Automation is drastically changing workplaces across industries, and employers are finding many of their current employees lack the necessary skills to operate today’s high-tech tools and equipment.
Combine these hard-to-find but in-demand skills with an already low unemployment rate, and it’s no surprise that many companies are putting great pressure on their staffing partners to find qualified candidates. For recruiters working in these staffing agencies, this means more on-the-job stress, leading often to burnout and turnover.
Staffing experts take great pride in being able to find the right person for the right job — but how can they address severe talent shortages for clients when they are struggling to meet their own talent needs?
Build Awareness, Crush Misperceptions
There’s no recruiting major in college, so people learn about the field in other ways. They may have a family member or friend who introduces them to the field, or they may stumble across it during a job search. Making a more concerted effort to introduce younger generations to recruiting as a career is critical to building a robust staffing talent pool. Staffing agencies should participate in job fairs, attend college and career events at local high schools, and network at community colleges.
Staffing agencies must also ensure younger talent pools are getting the right messages about recruiting as a career. Many people view recruiting as an offshoot of human resources, and while there is some overlap, recruiting is also closely related to sales, making it a very dynamic and creative profession. Recruiting is an active job that allows people to get out in the field and work directly with clients, candidates, and community members. A dedicated staffing agency recruiter has the ability to change lives. They can put a college graduate on the first step of their career path, help a parent find a job to support their family, or transition a veteran into a second career.
Identify What Makes a Good Recruiter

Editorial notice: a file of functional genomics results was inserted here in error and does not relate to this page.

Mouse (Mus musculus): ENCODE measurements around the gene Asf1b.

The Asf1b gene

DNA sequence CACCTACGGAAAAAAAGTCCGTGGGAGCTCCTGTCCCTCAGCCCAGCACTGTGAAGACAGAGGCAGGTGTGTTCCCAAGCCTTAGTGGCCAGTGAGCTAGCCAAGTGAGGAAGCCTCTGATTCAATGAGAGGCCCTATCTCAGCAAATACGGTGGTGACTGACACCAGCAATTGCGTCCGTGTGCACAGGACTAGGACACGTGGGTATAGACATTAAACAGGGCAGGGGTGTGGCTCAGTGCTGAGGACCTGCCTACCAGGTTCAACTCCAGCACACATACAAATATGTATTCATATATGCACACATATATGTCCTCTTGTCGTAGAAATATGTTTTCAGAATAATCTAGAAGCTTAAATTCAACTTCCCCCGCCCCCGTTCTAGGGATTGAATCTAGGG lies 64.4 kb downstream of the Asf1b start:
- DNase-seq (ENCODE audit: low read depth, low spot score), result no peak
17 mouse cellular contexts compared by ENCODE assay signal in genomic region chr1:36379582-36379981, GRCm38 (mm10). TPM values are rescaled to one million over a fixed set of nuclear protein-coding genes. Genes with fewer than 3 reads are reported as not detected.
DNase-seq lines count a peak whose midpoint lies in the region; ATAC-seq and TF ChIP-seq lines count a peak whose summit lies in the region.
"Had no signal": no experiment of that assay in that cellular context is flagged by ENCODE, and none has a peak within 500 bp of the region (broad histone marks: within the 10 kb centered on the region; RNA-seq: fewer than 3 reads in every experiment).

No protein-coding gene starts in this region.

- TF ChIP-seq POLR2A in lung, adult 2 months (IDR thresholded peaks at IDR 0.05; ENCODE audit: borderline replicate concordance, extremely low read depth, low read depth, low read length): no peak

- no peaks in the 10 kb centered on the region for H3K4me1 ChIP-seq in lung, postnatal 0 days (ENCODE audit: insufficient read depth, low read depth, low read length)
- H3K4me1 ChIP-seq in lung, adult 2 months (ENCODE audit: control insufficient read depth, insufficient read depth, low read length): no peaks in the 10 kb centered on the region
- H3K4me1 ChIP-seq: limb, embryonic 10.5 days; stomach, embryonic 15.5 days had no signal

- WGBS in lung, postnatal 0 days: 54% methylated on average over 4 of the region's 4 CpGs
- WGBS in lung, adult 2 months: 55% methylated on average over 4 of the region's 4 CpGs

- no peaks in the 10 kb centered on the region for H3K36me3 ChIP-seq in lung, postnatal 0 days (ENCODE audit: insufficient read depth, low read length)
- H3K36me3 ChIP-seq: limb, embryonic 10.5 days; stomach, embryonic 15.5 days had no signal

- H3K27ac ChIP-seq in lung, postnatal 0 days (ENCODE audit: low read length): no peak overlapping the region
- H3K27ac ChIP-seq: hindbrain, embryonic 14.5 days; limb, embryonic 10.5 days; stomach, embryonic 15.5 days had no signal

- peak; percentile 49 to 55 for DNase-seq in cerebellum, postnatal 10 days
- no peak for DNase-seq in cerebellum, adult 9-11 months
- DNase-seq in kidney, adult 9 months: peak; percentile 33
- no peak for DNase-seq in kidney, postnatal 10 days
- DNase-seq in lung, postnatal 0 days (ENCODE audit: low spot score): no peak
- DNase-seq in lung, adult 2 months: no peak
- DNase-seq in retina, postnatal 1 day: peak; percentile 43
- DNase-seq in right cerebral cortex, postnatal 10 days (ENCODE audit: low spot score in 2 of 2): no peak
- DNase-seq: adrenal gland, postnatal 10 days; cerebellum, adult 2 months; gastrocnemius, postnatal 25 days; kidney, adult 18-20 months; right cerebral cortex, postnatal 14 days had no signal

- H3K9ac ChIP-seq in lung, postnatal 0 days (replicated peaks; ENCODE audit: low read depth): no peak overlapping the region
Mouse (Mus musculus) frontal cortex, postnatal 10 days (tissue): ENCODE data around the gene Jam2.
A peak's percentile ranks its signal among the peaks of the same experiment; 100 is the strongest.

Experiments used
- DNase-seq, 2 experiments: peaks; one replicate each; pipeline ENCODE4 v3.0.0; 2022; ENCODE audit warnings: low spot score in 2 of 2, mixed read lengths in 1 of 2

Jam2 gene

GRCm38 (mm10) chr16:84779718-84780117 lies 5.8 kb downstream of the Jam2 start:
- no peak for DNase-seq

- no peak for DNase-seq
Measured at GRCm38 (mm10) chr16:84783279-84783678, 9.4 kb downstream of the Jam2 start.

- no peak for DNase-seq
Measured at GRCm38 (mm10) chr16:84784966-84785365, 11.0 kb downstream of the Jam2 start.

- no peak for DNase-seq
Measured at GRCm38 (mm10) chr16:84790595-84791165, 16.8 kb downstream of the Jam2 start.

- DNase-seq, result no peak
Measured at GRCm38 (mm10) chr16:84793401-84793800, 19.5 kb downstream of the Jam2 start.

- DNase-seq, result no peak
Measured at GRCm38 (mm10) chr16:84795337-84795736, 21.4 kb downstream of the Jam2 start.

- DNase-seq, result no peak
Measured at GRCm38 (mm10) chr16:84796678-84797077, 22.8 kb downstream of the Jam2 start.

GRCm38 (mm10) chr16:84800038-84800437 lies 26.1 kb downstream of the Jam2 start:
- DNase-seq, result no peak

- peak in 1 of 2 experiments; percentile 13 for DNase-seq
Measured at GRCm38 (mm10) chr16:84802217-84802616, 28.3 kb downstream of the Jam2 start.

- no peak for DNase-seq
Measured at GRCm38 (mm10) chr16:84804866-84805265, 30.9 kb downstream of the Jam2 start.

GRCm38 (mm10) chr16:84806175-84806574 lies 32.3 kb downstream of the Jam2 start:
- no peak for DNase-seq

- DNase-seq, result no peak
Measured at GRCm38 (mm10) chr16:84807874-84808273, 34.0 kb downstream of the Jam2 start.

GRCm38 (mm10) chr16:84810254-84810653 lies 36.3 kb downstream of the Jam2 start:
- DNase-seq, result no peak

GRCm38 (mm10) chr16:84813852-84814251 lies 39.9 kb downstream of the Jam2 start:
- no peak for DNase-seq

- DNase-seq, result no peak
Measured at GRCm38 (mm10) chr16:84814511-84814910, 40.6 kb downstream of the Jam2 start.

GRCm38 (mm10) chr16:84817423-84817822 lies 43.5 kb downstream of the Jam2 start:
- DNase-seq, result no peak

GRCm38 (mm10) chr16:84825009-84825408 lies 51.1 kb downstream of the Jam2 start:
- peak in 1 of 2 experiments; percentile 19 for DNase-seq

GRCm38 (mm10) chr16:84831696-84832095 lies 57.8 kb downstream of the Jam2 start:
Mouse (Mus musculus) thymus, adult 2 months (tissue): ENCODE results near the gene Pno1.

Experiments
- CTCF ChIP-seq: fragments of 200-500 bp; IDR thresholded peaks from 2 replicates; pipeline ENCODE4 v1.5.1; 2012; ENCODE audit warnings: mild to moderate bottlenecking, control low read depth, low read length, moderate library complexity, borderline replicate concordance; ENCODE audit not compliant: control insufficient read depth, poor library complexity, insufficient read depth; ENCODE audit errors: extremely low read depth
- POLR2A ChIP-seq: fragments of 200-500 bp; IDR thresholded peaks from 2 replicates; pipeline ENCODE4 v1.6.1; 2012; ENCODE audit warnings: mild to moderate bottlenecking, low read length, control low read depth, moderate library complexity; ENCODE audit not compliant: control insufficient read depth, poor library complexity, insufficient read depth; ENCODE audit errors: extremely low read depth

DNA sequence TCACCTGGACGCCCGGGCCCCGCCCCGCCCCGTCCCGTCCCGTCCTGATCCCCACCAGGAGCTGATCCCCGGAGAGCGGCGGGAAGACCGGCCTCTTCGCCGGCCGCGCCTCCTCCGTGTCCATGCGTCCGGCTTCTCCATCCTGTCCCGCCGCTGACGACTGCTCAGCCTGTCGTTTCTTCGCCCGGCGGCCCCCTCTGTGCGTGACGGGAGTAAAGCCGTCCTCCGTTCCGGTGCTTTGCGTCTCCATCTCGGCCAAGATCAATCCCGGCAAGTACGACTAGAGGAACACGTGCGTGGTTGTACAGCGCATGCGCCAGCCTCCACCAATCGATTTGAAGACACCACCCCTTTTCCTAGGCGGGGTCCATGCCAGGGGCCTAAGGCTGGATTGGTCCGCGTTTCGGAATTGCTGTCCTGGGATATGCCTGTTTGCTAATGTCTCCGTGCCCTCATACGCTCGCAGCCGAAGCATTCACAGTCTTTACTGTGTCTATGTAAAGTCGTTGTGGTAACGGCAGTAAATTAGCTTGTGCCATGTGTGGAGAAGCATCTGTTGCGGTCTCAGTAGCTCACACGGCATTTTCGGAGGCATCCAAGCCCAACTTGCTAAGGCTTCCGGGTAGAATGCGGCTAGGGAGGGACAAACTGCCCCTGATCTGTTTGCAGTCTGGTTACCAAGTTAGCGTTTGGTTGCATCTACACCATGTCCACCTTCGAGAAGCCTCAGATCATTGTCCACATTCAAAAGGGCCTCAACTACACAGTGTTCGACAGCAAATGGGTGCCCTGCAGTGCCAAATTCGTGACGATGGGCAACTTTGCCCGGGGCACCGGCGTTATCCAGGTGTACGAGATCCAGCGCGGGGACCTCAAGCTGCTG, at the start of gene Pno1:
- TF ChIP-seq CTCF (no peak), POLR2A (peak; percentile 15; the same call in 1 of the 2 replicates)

A good recruiter is someone who is insightful and receptive — someone who is able to look beyond resumes and job descriptions to better understand personality traits, short-term goals, long-term ambitions, and corporate cultures. Staffing firm recruiters need to be flexible, and they should have a sense of urgency so they’re ready to jump on any opportunity.
Finally, a strong recruiter gets satisfaction from helping people but is also resilient. They understand they may not always be able to make a perfect placement, but they can bounce back from rejection easily and quickly.
Train and Retain
To ensure that new recruiters thrive in the profession — and therefore stick around — staffing firms need to focus on on-the-job training. Provide new recruiters with guidance, support, and reassurance. Help them strengthen the core traits they need: insightfulness, receptiveness, flexibility, responsiveness, and resiliency.
Mentors are also valuable, especially when it comes to helping recruiters understand clients’ unique styles, personalities, and hiring requirements. The industry moves quickly, so it’s impossible for a mentor to be there every step of the way. However, the best mentors will act as tough trainers who motivate recruiters to push through even the most difficult circumstances.
Competitive pay and benefits are important for retention, but good recruiters also want clear career paths. Give new recruiters well-defined roadmaps that show them how to advance in the organization and how to gain skills that make them more marketable. Some development opportunities to consider offering your recruiters include:
- Involvement with advertising, social media, and public relations campaigns
- Formal training through outside conferences and seminars
- Cross-training that moves employees into different vertical markets or geographies
- Connections with local professional organizations and community groups
- Exposure to new technology and software
Build Community Connections
Retention can also be improved through employee engagement. A Corporate Executive Board study found that the employees most committed to their organizations are 87 percent less likely to resign than disengaged employees.
Building connections between employees and their communities through volunteer work and other outreach efforts can improve employee engagement — while also introducing recruiters to potential candidates and clients. Managers should identify volunteer opportunities that will be rewarding for recruiters but also manageable in light of their workloads.
Managers can also match their recruiters’ skills with local needs. For example, recruiters could teach high school students job interview techniques, or they could work with community organizers to help unemployed people gain the skills and certifications needed for area job openings.
If staffing agencies want to address the talent shortages of their clients, they first need to attract and retain their own qualified, passionate recruiter workforces. While it can be demanding, staffing agency recruiting changes lives by connecting people with employment, making it an extremely rewarding career. By connecting with the right talent pools, offering the right workplace opportunities, and sending the right messages, staffing agencies can onboard new recruiters who get results.
Amy Langston is regional director of Premier Staffing, a BelFlex company.